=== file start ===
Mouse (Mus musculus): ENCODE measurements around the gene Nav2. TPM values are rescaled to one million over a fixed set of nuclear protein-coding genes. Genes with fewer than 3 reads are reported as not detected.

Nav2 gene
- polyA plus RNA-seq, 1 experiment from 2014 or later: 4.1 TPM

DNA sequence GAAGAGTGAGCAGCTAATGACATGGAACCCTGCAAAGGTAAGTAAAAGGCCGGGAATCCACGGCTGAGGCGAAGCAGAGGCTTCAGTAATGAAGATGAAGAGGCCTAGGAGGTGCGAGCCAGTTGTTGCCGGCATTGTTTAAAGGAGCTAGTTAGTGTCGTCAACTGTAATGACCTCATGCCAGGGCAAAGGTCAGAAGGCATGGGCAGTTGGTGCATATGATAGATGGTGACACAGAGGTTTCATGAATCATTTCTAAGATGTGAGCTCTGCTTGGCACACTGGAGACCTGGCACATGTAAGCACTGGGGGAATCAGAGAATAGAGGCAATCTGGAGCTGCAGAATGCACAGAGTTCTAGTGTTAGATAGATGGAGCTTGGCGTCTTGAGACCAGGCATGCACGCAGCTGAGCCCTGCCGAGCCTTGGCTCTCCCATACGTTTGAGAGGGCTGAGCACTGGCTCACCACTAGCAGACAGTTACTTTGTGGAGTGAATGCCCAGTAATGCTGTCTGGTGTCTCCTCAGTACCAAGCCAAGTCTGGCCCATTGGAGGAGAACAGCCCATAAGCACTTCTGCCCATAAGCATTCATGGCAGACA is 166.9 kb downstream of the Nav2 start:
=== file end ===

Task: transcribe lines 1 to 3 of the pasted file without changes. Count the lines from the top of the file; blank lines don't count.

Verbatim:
Mouse (Mus musculus): ENCODE measurements around the gene Nav2. TPM values are rescaled to one million over a fixed set of nuclear protein-coding genes. Genes with fewer than 3 reads are reported as not detected.

Nav2 gene
- polyA plus RNA-seq, 1 experiment from 2014 or later: 4.1 TPM